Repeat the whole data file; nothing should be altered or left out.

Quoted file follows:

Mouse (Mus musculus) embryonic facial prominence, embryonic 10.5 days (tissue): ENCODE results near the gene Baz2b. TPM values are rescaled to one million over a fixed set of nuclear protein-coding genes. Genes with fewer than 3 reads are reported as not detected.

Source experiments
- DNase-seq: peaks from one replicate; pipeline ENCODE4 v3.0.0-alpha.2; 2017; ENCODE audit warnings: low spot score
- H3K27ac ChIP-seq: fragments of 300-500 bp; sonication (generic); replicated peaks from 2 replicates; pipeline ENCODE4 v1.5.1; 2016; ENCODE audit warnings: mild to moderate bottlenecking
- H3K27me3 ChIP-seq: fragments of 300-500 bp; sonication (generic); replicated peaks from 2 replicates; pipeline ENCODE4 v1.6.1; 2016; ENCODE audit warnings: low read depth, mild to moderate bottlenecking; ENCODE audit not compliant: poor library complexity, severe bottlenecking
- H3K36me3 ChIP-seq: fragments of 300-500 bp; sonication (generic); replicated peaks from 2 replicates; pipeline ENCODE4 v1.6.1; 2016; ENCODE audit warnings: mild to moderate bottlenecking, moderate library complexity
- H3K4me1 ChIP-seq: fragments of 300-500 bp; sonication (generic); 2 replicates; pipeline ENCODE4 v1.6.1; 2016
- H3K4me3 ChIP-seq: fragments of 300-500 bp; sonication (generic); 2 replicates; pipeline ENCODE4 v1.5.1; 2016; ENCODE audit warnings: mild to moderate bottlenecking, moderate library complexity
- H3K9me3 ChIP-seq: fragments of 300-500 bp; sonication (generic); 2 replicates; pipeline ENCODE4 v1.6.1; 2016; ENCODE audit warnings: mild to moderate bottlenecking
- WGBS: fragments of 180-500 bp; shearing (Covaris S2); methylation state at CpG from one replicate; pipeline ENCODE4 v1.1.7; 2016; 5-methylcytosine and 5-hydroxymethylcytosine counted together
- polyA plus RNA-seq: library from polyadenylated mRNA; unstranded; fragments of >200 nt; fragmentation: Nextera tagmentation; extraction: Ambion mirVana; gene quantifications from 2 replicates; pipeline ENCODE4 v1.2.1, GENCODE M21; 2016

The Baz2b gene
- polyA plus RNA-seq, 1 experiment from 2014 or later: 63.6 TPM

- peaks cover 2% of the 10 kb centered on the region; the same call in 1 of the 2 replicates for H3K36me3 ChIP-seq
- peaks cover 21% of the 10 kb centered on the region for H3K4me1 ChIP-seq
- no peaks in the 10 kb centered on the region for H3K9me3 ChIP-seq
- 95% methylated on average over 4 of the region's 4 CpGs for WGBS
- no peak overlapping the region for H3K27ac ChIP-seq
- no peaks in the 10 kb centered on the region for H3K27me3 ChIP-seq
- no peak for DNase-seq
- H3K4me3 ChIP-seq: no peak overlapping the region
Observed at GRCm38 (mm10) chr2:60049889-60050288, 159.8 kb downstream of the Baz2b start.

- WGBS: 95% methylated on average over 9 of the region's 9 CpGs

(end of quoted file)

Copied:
Mouse (Mus musculus) embryonic facial prominence, embryonic 10.5 days (tissue): ENCODE results near the gene Baz2b. TPM values are rescaled to one million over a fixed set of nuclear protein-coding genes. Genes with fewer than 3 reads are reported as not detected.

Source experiments
- DNase-seq: peaks from one replicate; pipeline ENCODE4 v3.0.0-alpha.2; 2017; ENCODE audit warnings: low spot score
- H3K27ac ChIP-seq: fragments of 300-500 bp; sonication (generic); replicated peaks from 2 replicates; pipeline ENCODE4 v1.5.1; 2016; ENCODE audit warnings: mild to moderate bottlenecking
- H3K27me3 ChIP-seq: fragments of 300-500 bp; sonication (generic); replicated peaks from 2 replicates; pipeline ENCODE4 v1.6.1; 2016; ENCODE audit warnings: low read depth, mild to moderate bottlenecking; ENCODE audit not compliant: poor library complexity, severe bottlenecking
- H3K36me3 ChIP-seq: fragments of 300-500 bp; sonication (generic); replicated peaks from 2 replicates; pipeline ENCODE4 v1.6.1; 2016; ENCODE audit warnings: mild to moderate bottlenecking, moderate library complexity
- H3K4me1 ChIP-seq: fragments of 300-500 bp; sonication (generic); 2 replicates; pipeline ENCODE4 v1.6.1; 2016
- H3K4me3 ChIP-seq: fragments of 300-500 bp; sonication (generic); 2 replicates; pipeline ENCODE4 v1.5.1; 2016; ENCODE audit warnings: mild to moderate bottlenecking, moderate library complexity
- H3K9me3 ChIP-seq: fragments of 300-500 bp; sonication (generic); 2 replicates; pipeline ENCODE4 v1.6.1; 2016; ENCODE audit warnings: mild to moderate bottlenecking
- WGBS: fragments of 180-500 bp; shearing (Covaris S2); methylation state at CpG from one replicate; pipeline ENCODE4 v1.1.7; 2016; 5-methylcytosine and 5-hydroxymethylcytosine counted together
- polyA plus RNA-seq: library from polyadenylated mRNA; unstranded; fragments of >200 nt; fragmentation: Nextera tagmentation; extraction: Ambion mirVana; gene quantifications from 2 replicates; pipeline ENCODE4 v1.2.1, GENCODE M21; 2016

The Baz2b gene
- polyA plus RNA-seq, 1 experiment from 2014 or later: 63.6 TPM

- peaks cover 2% of the 10 kb centered on the region; the same call in 1 of the 2 replicates for H3K36me3 ChIP-seq
- peaks cover 21% of the 10 kb centered on the region for H3K4me1 ChIP-seq
- no peaks in the 10 kb centered on the region for H3K9me3 ChIP-seq
- 95% methylated on average over 4 of the region's 4 CpGs for WGBS
- no peak overlapping the region for H3K27ac ChIP-seq
- no peaks in the 10 kb centered on the region for H3K27me3 ChIP-seq
- no peak for DNase-seq
- H3K4me3 ChIP-seq: no peak overlapping the region
Observed at GRCm38 (mm10) chr2:60049889-60050288, 159.8 kb downstream of the Baz2b start.

- WGBS: 95% methylated on average over 9 of the region's 9 CpGs